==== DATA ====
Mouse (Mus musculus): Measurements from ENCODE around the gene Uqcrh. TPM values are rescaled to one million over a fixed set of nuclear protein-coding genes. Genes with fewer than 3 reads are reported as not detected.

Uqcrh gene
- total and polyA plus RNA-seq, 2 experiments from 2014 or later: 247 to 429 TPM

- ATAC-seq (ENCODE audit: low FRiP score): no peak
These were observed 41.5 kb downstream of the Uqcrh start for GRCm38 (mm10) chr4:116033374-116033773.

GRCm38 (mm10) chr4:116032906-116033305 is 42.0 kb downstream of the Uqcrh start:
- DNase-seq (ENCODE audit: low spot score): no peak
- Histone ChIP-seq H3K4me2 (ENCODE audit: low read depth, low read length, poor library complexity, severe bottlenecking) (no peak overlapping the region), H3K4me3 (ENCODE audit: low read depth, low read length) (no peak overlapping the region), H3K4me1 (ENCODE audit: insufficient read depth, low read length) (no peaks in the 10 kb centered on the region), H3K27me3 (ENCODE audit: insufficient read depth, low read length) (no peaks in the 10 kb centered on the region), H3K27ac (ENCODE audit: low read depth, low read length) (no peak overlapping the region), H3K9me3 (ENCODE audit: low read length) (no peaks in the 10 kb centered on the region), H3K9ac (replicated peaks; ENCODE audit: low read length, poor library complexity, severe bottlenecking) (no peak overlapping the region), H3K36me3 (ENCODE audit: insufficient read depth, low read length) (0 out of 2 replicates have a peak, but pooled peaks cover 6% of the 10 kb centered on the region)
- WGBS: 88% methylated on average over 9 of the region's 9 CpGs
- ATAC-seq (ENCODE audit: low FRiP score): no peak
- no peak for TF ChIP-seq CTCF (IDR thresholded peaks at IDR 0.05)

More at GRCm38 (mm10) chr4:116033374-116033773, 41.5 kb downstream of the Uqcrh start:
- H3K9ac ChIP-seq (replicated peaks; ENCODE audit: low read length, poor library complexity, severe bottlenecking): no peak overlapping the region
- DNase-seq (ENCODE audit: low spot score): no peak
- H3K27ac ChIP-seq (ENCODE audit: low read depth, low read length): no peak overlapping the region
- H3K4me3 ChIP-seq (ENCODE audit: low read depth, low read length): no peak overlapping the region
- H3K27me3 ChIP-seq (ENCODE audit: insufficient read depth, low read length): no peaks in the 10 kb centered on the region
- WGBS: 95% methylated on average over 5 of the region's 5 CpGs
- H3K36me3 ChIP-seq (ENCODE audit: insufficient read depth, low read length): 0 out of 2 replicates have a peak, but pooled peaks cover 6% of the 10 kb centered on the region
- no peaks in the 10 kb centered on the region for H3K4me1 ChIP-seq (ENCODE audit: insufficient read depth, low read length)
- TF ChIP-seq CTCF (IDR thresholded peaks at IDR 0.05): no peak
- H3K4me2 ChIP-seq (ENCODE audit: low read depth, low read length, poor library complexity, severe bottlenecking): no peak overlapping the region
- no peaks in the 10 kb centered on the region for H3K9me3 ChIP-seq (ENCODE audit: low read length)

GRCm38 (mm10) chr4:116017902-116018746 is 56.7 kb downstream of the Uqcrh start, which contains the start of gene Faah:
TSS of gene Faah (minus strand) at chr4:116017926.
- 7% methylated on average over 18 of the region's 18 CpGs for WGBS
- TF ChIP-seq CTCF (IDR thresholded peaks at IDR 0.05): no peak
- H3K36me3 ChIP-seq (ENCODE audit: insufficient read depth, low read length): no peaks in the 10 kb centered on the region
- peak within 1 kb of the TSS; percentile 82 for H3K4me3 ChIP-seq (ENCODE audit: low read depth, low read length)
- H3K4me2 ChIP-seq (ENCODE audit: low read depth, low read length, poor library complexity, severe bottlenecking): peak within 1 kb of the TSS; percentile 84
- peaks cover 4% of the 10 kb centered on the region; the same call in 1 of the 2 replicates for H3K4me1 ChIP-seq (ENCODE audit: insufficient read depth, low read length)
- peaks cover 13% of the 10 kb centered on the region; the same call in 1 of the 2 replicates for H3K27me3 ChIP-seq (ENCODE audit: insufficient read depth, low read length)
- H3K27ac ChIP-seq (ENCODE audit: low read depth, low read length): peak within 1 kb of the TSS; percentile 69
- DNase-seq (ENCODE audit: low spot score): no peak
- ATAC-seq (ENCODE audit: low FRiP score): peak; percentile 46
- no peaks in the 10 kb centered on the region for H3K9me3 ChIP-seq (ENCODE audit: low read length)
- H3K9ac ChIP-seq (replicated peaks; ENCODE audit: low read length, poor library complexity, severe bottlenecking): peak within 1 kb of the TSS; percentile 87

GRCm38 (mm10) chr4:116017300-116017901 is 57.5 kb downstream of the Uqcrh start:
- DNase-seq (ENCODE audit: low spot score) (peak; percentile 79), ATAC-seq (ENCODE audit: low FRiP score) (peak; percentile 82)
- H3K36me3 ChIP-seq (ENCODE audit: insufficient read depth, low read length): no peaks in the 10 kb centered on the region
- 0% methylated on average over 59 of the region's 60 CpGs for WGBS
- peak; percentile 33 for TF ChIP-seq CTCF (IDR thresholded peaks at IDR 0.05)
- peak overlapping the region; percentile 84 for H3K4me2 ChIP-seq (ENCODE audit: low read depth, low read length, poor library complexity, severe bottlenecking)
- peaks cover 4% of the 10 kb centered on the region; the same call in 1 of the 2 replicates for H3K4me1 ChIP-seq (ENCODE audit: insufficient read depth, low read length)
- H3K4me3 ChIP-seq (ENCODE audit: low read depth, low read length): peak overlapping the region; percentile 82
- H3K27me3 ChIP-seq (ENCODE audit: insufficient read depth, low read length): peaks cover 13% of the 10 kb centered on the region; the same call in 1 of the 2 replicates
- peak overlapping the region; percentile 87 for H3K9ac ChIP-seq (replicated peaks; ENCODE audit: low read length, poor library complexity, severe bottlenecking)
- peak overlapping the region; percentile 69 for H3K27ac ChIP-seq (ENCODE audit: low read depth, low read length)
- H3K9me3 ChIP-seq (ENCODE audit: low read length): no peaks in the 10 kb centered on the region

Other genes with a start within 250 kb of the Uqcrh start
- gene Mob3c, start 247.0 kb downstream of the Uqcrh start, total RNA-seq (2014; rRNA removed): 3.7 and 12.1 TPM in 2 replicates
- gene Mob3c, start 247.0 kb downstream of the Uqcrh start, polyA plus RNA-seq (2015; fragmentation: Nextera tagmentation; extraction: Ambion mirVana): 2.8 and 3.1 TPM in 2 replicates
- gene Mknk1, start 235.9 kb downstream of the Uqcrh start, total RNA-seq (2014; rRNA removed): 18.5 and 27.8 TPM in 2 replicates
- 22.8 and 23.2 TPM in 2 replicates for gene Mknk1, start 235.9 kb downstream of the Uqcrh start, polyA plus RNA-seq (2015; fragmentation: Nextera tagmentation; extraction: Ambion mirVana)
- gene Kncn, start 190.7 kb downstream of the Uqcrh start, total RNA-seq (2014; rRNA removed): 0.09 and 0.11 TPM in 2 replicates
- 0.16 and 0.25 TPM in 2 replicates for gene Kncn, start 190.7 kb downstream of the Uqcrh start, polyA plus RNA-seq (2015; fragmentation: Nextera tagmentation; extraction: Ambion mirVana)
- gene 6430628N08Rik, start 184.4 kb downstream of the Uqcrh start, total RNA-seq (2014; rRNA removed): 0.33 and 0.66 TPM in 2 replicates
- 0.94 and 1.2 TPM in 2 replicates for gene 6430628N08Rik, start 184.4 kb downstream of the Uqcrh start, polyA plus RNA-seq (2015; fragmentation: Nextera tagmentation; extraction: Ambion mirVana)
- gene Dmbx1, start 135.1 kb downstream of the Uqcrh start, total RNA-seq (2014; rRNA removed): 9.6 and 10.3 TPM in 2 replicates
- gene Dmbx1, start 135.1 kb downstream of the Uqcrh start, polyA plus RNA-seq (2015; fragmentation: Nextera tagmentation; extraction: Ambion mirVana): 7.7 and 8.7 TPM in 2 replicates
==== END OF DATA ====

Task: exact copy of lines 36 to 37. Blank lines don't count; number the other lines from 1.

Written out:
- no peaks in the 10 kb centered on the region for H3K9me3 ChIP-seq (ENCODE audit: low read length)
- H3K9ac ChIP-seq (replicated peaks; ENCODE audit: low read length, poor library complexity, severe bottlenecking): peak within 1 kb of the TSS; percentile 87